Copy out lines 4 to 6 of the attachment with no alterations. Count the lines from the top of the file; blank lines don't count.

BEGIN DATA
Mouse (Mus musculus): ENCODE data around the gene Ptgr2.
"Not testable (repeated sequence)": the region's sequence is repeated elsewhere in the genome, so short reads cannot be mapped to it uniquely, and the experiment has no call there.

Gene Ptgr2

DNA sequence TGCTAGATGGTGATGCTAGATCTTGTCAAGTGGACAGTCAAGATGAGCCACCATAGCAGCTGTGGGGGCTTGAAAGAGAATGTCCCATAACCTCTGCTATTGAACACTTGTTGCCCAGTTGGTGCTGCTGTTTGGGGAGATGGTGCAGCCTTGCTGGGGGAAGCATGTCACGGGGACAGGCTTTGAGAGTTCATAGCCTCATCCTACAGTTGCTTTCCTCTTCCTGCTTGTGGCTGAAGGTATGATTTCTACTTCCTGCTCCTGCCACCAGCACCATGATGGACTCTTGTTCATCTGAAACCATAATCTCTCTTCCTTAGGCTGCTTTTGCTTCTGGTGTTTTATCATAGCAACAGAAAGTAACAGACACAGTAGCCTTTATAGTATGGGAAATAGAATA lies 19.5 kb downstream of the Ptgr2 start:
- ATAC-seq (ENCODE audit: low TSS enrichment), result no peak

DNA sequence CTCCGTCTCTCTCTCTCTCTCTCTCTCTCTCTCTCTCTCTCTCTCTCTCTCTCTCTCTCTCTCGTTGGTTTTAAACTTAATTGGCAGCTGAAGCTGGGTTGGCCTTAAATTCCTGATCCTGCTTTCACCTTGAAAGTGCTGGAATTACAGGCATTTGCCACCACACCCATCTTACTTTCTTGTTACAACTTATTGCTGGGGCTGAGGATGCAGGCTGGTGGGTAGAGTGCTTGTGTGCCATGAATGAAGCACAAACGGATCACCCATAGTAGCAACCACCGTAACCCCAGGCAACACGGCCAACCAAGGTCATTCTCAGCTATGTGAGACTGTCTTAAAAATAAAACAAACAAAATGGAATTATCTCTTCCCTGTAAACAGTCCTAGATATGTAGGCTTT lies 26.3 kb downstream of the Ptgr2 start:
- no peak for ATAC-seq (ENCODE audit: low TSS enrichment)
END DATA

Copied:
DNA sequence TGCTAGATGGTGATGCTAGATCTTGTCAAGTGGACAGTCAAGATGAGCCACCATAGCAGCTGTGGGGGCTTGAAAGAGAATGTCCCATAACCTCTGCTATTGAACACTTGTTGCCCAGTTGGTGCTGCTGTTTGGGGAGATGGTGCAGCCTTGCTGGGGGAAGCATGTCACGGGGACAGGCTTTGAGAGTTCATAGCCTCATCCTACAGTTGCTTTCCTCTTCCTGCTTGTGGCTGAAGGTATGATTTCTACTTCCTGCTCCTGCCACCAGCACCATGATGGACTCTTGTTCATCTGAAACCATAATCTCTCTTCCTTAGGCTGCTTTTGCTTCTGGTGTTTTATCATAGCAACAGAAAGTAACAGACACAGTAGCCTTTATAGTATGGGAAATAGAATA lies 19.5 kb downstream of the Ptgr2 start:
- ATAC-seq (ENCODE audit: low TSS enrichment), result no peak

DNA sequence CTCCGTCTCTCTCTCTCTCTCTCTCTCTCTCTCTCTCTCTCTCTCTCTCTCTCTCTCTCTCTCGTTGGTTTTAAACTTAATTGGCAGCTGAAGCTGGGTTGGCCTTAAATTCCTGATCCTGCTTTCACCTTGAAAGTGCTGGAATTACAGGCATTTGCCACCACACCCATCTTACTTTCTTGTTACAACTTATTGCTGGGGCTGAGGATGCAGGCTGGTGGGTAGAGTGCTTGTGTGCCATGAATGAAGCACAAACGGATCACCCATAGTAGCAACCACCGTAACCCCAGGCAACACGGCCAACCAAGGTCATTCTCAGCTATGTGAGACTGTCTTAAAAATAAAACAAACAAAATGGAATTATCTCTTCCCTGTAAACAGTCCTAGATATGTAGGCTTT lies 26.3 kb downstream of the Ptgr2 start: